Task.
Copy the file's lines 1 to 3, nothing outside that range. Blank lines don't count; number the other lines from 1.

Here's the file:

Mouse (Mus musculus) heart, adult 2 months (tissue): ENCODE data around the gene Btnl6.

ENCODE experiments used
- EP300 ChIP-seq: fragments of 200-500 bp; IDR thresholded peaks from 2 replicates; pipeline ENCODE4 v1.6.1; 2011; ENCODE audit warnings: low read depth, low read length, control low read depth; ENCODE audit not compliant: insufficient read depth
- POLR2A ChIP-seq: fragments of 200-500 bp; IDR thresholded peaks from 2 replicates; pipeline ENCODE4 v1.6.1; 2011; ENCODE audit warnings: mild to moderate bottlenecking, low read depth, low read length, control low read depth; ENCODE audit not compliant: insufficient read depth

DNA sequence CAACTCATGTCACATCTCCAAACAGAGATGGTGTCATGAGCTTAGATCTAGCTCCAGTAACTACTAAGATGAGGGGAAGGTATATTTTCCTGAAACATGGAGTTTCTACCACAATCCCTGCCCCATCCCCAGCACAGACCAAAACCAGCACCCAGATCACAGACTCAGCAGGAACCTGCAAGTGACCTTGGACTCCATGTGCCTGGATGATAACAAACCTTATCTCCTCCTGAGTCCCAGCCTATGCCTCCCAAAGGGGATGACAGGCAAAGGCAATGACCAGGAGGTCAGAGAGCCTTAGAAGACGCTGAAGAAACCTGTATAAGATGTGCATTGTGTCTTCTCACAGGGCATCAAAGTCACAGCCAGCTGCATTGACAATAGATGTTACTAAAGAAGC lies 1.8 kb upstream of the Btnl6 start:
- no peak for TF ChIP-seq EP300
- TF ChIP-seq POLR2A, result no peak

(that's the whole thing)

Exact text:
Mouse (Mus musculus) heart, adult 2 months (tissue): ENCODE data around the gene Btnl6.

ENCODE experiments used
- EP300 ChIP-seq: fragments of 200-500 bp; IDR thresholded peaks from 2 replicates; pipeline ENCODE4 v1.6.1; 2011; ENCODE audit warnings: low read depth, low read length, control low read depth; ENCODE audit not compliant: insufficient read depth